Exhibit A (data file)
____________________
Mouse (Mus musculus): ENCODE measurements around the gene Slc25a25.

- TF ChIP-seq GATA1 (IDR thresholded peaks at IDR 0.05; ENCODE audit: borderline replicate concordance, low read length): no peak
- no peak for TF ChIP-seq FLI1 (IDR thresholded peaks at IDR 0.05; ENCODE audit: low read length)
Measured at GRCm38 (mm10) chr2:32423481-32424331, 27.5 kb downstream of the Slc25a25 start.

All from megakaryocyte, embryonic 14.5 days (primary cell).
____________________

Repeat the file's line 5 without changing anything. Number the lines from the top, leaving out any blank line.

All from megakaryocyte, embryonic 14.5 days (primary cell).